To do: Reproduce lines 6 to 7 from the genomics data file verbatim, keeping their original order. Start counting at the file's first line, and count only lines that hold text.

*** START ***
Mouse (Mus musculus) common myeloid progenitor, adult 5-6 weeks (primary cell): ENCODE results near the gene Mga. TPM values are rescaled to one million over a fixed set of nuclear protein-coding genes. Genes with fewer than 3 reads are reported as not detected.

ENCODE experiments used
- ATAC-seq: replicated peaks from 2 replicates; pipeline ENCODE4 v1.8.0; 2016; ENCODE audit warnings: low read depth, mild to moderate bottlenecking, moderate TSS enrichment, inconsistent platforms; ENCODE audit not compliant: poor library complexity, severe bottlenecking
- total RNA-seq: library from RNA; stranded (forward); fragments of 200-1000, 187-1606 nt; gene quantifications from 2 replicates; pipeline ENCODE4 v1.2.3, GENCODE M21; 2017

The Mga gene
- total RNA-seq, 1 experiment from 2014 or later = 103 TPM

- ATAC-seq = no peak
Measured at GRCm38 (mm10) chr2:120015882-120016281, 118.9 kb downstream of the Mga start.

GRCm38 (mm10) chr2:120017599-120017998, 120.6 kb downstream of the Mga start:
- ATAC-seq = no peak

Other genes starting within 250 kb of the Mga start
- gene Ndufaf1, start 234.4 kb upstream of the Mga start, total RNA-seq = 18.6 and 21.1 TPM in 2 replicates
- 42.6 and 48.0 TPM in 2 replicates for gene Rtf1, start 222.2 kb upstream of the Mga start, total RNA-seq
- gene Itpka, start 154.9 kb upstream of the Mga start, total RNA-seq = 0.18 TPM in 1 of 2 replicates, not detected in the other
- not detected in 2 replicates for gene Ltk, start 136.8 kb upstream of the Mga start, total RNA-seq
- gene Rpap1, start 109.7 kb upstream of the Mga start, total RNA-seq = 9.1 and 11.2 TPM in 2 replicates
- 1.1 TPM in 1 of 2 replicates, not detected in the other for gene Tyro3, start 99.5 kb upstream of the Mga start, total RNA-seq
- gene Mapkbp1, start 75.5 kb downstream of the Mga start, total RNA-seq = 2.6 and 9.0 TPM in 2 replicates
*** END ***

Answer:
- total RNA-seq, 1 experiment from 2014 or later = 103 TPM

- ATAC-seq = no peak